Research: Egg shell benefits from calcium source
Using the feed material calcium pidolate in layer feed reduces the number of downgraded eggs and is proven to improve bone strength, research from the French National Centre of Veterinary and Animal Studies (CNEVA) has revealed.
Registered as PIDOLin PCa, calcium pidolate is derived partly from limestone, which contains supplementary amounts of the amino acids argenine and proline - both key components of collagen, which makes up 95% of the eggshell's membrane.
While other sources of calcium are absorbed between 10-30%, depending on the pH of the gut, the calcium from PIDOLin PCa is absorbed in the gut at a constant 95%, because it isn't pH dependent.
"Pidolic acid is a precursor of amino acids in intestinal cells. These amino acids (argenine and proline) are fundamental in the binding process of calcium. Argenine accounts for 28% of calcium binding protein. More presence of that binder results in better absorption and transfer of calcium in the blood and the uterus where the egg shell is produced," said Xavier Roulleau, manager of Terafeed, the French company which developed the calcium pidolate molecule.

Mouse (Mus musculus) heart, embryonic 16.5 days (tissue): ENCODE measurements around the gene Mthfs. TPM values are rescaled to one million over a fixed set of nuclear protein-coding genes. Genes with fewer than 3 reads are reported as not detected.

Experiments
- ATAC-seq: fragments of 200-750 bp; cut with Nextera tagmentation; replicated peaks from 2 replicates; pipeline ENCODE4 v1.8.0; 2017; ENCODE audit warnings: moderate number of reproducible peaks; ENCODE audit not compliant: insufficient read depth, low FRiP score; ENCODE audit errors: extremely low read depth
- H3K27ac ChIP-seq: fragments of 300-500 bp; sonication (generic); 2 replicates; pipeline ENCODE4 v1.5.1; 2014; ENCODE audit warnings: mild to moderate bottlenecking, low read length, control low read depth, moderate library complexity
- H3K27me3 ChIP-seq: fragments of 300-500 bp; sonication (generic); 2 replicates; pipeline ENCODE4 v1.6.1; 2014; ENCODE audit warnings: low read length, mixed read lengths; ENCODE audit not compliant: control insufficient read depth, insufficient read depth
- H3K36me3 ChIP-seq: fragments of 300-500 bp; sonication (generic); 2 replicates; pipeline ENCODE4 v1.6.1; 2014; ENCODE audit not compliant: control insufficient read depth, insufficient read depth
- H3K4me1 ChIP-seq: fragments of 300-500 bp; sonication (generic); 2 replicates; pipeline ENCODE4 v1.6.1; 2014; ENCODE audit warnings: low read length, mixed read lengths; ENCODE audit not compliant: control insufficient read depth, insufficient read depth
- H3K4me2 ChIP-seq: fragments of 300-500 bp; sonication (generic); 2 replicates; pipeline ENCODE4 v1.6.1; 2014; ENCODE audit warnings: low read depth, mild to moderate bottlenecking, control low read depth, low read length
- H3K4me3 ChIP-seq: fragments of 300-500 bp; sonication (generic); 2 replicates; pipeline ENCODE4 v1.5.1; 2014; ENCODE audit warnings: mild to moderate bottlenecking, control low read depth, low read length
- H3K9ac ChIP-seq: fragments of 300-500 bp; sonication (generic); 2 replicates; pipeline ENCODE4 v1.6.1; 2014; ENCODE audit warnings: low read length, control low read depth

Although a balanced nutritious diet will provide the bird with calcium, as the bird gets older the hen is unable to mobilise enough for shell development and to fully replenish the calcium it has mobilised from the bone. This means it is left with a calcium deficit.
"Producing an egg drains calcium reserves from the bone, so later in the laying cycle shell quality gets poorer. By using PIDOLin PCa, the bird is able to put more calcium into reserve," he told Poultry World on a fact-finding trip to France.
The feed material could also aid broiler production, as it is proven to strengthen bones and accelerate growth.
Source: Poultry World (FWi)
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